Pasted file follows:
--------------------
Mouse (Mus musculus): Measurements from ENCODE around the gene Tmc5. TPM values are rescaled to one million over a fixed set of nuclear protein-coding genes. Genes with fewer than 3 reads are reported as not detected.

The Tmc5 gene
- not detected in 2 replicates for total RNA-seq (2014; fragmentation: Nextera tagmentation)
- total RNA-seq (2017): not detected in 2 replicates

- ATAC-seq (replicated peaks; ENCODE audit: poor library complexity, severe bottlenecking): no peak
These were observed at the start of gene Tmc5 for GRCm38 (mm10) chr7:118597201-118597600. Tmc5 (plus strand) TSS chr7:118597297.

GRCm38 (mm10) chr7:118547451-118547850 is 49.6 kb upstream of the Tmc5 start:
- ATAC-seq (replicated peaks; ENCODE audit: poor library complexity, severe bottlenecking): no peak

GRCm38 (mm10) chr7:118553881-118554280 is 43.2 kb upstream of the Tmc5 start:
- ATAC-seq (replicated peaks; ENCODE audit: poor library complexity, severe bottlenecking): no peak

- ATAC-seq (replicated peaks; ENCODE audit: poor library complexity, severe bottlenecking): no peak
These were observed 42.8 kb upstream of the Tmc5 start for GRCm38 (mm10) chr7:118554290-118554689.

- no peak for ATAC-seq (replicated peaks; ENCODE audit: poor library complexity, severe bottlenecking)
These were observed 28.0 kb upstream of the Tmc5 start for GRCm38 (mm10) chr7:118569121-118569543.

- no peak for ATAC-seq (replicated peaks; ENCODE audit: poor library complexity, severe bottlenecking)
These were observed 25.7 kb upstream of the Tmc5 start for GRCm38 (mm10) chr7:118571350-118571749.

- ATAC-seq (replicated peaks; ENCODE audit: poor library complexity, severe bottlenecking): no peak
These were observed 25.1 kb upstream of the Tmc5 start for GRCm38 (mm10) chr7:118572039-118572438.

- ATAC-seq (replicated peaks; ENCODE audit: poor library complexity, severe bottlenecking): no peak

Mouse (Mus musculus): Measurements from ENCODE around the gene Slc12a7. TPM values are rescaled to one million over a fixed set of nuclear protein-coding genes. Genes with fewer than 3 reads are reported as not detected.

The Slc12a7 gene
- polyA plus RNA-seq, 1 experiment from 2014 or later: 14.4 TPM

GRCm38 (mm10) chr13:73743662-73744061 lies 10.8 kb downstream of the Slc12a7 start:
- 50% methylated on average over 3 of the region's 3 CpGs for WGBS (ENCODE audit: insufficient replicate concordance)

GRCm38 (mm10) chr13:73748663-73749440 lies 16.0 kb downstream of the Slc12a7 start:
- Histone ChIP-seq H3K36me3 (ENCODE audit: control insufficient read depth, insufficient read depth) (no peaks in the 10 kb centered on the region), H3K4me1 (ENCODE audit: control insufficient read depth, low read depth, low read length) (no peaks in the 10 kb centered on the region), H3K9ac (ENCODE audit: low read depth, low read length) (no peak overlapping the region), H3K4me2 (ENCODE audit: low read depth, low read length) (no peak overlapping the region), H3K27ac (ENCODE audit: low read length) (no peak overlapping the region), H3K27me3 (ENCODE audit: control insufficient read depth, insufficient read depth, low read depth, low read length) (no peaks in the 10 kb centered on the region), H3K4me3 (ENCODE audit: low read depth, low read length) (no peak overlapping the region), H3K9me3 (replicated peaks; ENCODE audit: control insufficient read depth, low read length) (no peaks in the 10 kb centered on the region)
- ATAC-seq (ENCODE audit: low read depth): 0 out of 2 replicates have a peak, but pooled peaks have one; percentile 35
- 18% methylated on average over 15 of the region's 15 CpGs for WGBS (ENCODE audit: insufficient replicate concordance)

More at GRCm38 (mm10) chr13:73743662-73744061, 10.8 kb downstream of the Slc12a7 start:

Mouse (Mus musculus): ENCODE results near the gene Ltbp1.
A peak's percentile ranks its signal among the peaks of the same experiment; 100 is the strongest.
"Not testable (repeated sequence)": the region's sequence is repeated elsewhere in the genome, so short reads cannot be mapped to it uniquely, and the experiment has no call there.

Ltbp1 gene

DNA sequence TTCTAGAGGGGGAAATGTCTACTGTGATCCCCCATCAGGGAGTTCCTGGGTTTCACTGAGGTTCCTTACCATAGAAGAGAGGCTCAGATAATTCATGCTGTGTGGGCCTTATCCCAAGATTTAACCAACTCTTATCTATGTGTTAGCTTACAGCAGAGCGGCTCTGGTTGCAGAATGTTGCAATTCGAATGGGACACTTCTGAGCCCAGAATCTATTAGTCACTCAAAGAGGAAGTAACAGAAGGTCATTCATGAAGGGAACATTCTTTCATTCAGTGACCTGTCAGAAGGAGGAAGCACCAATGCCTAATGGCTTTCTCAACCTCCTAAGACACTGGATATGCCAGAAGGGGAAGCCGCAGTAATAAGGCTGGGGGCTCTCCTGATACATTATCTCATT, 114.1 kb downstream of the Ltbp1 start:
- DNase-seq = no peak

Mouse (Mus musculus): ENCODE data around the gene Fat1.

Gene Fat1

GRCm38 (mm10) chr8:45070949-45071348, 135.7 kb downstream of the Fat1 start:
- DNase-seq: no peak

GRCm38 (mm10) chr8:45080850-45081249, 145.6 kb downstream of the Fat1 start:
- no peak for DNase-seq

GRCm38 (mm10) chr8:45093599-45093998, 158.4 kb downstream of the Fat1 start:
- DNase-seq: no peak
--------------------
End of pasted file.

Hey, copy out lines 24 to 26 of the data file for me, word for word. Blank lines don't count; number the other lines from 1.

- 50% methylated on average over 3 of the region's 3 CpGs for WGBS (ENCODE audit: insufficient replicate concordance)

GRCm38 (mm10) chr13:73748663-73749440 lies 16.0 kb downstream of the Slc12a7 start:
- Histone ChIP-seq H3K36me3 (ENCODE audit: control insufficient read depth, insufficient read depth) (no peaks in the 10 kb centered on the region), H3K4me1 (ENCODE audit: control insufficient read depth, low read depth, low read length) (no peaks in the 10 kb centered on the region), H3K9ac (ENCODE audit: low read depth, low read length) (no peak overlapping the region), H3K4me2 (ENCODE audit: low read depth, low read length) (no peak overlapping the region), H3K27ac (ENCODE audit: low read length) (no peak overlapping the region), H3K27me3 (ENCODE audit: control insufficient read depth, insufficient read depth, low read depth, low read length) (no peaks in the 10 kb centered on the region), H3K4me3 (ENCODE audit: low read depth, low read length) (no peak overlapping the region), H3K9me3 (replicated peaks; ENCODE audit: control insufficient read depth, low read length) (no peaks in the 10 kb centered on the region)